Ethical challenges for using human cells in clinical cell therapy.
Forskningsoutput: Tidskriftsbidrag › Artikel i vetenskaplig tidskrift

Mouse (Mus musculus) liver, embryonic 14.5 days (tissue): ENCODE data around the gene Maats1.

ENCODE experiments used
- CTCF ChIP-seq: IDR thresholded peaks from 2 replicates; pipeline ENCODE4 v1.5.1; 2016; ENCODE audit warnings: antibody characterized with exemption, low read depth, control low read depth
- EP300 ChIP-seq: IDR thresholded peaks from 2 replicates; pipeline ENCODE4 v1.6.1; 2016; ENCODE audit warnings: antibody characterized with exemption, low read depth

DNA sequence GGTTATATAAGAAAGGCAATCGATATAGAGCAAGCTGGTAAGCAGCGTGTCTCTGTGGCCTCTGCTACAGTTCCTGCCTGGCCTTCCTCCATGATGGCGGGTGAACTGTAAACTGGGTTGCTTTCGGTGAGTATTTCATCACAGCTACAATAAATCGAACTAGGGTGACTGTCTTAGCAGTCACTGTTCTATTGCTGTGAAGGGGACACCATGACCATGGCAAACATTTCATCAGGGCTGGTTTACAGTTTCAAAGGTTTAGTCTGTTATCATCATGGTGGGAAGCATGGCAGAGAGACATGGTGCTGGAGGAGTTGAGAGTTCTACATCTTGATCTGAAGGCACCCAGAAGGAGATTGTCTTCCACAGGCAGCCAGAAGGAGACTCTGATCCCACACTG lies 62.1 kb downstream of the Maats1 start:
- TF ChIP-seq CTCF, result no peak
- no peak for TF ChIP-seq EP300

In this chapter, different challenges for using human cells in clinical cell therapy are identified and discussed. Several types of challenges are defined and described, with particular attention to the relation between ethical and scientific challenges. Some challenges are cell and disease specific: they are raised by research on special types of cells with certain methods in order to pave the way for cell therapies of particular diseases. But since scientific work is carried out in a societal and value-loaded context, the relations between scientific, ethical, and regulatory challenges are complex. Three theses are first discussed: there is not one fixed list of ethical challenges, some challenges are disease and cell type specific; there are challenges at all stages of the translation from bench to bedside, and the challenges are related to the various stages of translation. Moreover, experimental and ethical research needs to be integrated. Finally, a fourth thesis is suggested: if a constructive and well-argued position is desired, it is necessary to be specific not only about the scientific details but also about the value premises. Everybody is for justice, integrity, and respect for persons. But what precisely does this mean when it is applied to the choices scientists and regulators have to face in their daily work?